I am interested in using a mortising drill bit in oak and cherry wood. Do you have to buy a mortising drill setup to use the bits or can you use them in a drill press?
Simon Watts: Mortising bits cut a round hole. They are used inside a hollow chisel that makes the hole square. So the answer is, yes, you need the whole setup. You can, of course, drill out the waste and cut the mortises by hand with a chisel.
Michael Dresdner: A mortising set up consists of a drill bit inside a square, hollow chisel. The bit inside spins, the chisel does not — it merely pushes down through the wood as the hole is cut. A mortising setup arranges this. Some are made to retrofit to a standard drill press, but clearly, it is more than just a drill bit.
Rob Johnstone: There are aftermarket mortising tools available for almost any full size drill press. You will need the whole setup, not just the chisel and auger.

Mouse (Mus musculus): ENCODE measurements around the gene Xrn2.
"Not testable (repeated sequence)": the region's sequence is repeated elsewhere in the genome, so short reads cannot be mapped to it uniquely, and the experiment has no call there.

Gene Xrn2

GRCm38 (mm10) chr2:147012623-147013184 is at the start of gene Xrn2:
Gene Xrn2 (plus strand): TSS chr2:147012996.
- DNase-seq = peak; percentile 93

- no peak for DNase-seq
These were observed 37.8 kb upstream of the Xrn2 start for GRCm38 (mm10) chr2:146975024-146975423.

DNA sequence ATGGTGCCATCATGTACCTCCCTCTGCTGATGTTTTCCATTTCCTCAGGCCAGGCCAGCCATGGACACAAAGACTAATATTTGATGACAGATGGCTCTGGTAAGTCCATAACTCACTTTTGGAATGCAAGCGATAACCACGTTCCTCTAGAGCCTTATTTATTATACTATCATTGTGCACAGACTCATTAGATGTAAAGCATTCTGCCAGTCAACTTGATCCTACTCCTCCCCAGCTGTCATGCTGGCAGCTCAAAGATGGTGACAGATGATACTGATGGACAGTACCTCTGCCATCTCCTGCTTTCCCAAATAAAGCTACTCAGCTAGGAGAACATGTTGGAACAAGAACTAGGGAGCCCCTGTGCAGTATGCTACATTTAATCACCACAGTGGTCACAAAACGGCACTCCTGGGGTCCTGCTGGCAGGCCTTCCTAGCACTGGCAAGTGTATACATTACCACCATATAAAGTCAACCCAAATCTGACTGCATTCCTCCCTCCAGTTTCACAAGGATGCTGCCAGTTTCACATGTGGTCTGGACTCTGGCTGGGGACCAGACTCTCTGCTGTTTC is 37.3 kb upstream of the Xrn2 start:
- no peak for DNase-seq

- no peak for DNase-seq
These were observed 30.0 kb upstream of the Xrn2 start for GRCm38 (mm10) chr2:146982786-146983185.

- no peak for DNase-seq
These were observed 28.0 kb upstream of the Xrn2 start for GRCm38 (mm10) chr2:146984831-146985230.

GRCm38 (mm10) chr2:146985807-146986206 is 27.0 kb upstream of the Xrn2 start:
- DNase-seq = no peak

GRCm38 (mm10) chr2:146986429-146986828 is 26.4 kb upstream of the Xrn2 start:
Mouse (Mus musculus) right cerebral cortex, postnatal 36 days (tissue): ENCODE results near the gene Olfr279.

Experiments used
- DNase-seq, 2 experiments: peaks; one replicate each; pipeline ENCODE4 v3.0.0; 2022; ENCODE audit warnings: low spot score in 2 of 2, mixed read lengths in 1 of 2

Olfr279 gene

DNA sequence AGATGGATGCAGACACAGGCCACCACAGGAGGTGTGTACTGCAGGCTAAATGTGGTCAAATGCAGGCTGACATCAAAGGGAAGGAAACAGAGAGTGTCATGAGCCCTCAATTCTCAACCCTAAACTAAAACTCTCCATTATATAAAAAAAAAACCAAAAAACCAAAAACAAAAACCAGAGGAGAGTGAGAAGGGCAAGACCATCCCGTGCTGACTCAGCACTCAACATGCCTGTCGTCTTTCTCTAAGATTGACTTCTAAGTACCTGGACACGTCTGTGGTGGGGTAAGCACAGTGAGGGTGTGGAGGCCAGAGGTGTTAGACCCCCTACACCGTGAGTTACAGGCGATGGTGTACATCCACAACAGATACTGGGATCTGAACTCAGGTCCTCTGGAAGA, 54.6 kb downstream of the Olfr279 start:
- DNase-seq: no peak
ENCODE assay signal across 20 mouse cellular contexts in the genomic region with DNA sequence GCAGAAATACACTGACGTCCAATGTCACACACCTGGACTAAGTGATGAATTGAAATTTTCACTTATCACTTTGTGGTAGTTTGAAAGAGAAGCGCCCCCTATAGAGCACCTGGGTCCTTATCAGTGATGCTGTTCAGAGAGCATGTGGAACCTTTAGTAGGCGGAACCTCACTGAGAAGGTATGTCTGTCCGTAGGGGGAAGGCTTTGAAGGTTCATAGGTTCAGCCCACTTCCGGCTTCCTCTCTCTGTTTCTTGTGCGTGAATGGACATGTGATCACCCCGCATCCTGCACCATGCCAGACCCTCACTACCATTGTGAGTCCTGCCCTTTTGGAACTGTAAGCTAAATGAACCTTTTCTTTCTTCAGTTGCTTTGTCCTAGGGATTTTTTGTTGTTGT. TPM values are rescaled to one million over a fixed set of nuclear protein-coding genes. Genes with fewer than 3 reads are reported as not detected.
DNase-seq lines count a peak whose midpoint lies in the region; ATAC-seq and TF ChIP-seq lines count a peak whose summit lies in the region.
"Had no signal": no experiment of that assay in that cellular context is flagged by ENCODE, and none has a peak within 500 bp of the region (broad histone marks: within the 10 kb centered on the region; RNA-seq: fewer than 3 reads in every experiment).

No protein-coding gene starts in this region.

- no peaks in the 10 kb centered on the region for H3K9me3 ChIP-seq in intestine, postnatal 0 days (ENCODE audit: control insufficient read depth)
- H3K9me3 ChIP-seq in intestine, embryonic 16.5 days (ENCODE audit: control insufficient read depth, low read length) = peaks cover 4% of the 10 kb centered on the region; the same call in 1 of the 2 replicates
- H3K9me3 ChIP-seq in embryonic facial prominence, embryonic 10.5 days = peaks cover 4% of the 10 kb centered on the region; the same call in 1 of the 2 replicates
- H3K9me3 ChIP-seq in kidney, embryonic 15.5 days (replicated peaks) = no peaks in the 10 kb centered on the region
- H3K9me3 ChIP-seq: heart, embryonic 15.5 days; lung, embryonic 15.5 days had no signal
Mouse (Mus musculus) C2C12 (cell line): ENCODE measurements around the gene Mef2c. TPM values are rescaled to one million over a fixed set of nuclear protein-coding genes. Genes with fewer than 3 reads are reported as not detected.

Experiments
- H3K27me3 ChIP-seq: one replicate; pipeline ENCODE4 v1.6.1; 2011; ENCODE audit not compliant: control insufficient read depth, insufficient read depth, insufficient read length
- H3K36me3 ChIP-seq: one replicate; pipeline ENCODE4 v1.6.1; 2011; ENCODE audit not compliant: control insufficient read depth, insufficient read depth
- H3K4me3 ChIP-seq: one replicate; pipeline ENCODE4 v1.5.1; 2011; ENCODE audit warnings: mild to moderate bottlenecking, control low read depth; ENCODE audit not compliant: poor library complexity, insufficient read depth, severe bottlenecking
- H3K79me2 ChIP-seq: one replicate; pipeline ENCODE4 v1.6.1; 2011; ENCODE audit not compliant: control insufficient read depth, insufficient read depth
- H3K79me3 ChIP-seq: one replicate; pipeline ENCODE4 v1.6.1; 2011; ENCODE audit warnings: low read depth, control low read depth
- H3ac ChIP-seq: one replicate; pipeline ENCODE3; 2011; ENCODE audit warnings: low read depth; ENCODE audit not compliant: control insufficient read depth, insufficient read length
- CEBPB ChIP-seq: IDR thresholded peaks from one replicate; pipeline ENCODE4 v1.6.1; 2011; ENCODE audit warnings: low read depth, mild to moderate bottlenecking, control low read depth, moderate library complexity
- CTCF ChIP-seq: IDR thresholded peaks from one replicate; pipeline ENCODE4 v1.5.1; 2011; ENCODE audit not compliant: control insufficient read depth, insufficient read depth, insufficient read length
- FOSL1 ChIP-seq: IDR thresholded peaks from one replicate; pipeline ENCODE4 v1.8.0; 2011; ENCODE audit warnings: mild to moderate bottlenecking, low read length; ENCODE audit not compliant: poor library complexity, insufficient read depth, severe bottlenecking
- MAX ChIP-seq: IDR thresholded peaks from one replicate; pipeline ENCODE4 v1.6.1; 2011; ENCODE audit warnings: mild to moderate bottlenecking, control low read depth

Ellis Walentine: Some drill press mortising attachments are available, but they aren’t generally well regarded for the quality of their results or their convenience. If hollow chisel mortising is something you will be doing fairly regularly, I’d suggest a dedicated machine rather than a drill press conversion.
On another note, I’m kind of a snob about these tiny hollow chisel mortisers that have flooded the market in the past decade. The best of them come with decent quality chisels and parts that actually fit together properly, but they all suffer the same limitations of depth and width of mortise. As an alternative, consider making yourself a great mortising jig for your plunge router and shift over to loose tenon joinery.